The most vivid remembrances of Holy Week, which come to my mind each year during that season, go back to my primary school years.
We lived in a town, small by comparison to those that I later lived in, which was, however, an episcopal See of the Byzantine-rite Catholic Church, to which we belonged. The cathedral was an imposing structure with two towers. It was placed in the center of the town, in a square, which was in fact a rectangle, with the East-West axis more than twice the North-South axis. The Western half was a French-style public garden, with no trees, but with flower beds bordered by low boxwood hedges, and alleys with benches. Between the cathedral and the garden there was a paved plaza.
Of the other churches in town, the one of the Roman rite did not have space around it. It was in the middle of a block on another central street. In its vicinity there was its school, with German nuns because the faithful belonged to the German minority. Farther from the center, there was the Orthodox church, which had only one tower.
Of the Holy Weeks that I lived there, the most memorable was when I was nine years old. I was a torch bearer at both Holy Friday and Resurrection processions: from the main entrance to the left, then through the streets around the church, continuing around the French garden, and back through the main entrance.
The Easter night procession ended in front of the closed church door and the celebrant knocked and called: “Open the gates of heaven for the King of Glory to enter!” The candles of the faithful were lighted from that of the celebrant, when he called: “Come and take light!” At the end, all walked home with the candles they had lighted in church, members of a family, sometimes two neighboring families, close together, so if the wind were to blow out a candle it could be re-lighted from another. Tradition required bringing the flame from the church home. By its light, the first red-dyed eggs were knocked. The person who hit said “Christ is risen,” the one who held answered “Truly he is risen!” (This was, in those days, also the greeting that people addressed to each other when they met on the street, until Ascension.) After that, the light in the room was turned on, we ate the eggs, and went to sleep to be ready for the great liturgy at ten in the morning.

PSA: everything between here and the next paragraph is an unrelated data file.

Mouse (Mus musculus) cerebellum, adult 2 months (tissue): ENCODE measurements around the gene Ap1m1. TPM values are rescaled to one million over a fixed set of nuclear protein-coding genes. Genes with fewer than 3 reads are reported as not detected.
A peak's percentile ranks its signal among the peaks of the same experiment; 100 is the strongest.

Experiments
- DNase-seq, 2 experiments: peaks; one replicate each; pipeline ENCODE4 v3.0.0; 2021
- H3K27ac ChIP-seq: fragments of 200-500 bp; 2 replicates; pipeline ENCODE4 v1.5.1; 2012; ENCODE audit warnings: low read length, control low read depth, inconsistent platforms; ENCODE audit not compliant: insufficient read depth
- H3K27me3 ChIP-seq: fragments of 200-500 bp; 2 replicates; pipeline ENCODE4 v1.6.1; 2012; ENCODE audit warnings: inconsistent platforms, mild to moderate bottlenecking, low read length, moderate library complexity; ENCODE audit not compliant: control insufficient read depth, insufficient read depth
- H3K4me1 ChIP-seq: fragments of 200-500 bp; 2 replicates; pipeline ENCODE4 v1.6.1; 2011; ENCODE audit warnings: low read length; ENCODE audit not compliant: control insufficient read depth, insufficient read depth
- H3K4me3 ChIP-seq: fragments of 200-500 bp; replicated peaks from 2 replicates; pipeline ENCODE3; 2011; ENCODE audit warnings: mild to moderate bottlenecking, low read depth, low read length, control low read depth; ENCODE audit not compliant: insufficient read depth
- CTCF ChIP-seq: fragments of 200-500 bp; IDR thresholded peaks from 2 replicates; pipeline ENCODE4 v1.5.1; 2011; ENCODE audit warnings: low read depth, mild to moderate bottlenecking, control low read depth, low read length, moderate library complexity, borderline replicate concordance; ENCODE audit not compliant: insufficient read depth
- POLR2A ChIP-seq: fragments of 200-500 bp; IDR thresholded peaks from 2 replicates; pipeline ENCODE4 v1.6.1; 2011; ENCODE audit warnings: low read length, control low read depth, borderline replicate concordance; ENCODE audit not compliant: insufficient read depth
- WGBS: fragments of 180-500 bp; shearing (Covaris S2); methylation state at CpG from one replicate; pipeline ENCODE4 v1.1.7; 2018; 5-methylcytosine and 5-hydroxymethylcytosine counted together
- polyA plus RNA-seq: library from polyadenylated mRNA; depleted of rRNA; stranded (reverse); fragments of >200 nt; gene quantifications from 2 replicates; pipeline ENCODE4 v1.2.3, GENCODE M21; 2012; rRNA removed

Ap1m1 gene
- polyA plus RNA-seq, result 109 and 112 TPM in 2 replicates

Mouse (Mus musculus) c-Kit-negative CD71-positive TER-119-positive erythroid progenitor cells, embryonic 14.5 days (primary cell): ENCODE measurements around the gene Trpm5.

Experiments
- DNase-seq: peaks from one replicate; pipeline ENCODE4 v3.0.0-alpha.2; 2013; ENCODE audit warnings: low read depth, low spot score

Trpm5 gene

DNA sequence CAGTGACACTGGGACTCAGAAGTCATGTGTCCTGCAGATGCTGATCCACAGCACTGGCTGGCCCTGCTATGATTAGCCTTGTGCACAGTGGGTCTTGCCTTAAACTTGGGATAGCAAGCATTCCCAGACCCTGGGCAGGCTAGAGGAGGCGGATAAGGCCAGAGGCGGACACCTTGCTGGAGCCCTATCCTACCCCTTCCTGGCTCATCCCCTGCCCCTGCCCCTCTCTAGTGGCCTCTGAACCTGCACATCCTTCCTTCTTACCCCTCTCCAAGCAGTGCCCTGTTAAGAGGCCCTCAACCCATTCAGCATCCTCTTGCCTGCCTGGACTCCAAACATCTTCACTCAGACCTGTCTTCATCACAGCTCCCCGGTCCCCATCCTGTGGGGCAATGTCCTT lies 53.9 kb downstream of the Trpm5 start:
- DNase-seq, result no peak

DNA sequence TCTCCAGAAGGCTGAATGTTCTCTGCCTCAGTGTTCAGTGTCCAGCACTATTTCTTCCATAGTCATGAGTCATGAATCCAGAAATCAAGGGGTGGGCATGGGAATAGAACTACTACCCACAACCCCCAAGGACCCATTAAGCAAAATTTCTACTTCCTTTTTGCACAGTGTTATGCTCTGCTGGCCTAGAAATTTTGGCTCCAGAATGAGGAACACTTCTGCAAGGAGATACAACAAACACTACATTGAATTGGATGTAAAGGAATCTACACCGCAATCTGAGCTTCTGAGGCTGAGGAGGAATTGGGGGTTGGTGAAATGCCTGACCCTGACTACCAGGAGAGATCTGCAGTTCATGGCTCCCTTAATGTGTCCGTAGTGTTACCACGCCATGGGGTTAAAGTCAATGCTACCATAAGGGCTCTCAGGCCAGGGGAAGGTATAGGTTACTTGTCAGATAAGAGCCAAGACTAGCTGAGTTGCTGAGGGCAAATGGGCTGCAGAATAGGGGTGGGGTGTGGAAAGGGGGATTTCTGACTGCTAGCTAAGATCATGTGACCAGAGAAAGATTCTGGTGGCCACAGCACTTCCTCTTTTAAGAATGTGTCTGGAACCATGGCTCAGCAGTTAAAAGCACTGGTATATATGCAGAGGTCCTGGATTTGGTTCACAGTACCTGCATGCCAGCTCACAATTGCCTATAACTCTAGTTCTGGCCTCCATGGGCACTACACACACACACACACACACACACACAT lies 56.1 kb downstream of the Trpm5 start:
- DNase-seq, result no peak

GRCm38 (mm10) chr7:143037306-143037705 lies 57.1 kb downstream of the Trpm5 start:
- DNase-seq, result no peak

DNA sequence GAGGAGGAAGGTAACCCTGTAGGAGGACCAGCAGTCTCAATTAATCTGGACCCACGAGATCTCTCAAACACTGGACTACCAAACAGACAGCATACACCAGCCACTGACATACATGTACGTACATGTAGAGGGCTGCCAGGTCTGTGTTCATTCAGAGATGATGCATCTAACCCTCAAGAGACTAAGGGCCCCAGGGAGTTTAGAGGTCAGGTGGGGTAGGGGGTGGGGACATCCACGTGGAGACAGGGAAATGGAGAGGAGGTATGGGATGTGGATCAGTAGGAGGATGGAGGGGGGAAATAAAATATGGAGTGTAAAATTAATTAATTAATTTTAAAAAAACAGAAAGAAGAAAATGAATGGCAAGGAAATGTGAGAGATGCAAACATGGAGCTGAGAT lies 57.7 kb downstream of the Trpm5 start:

The central figure was Bishop Bălan, who was the celebrant all throughout the Holy Week. There was something special about him: whenever he preached a sermon he had something to say directly to the children, and then his eyes were smiling. In fact, he had a sunny disposition, yet he was quite impressive. He was a tall man with a greyish-white beard. He wore glasses. My mother said that he had been operated on for some eye condition. Later, in prisons and camps, he went blind, but he was still comforting and cheering up the other inmates. He died there and, as for all other bishops, a death certificate was issued five years or more later, with the entry in the box for “occupation of the deceased,” “no occupation.”
There was only one other priest that I remember with a beard, Father Ploscaru, but his was brown. He was a young man with a pale complexion. Once, hearing in confession about a raid on the pantry to steal preserves from a jar, he uttered a correction in his scholarly voice: “This is not the sin of theft, but the sin of gluttony.” His frail appearance was, however, deceiving. He survived seventeen years of prison and camps and came out to be a bishop.
Anyway, those events were not to begin until about eighteen months in the future and few of the ordinary people would then have predicted that they would happen.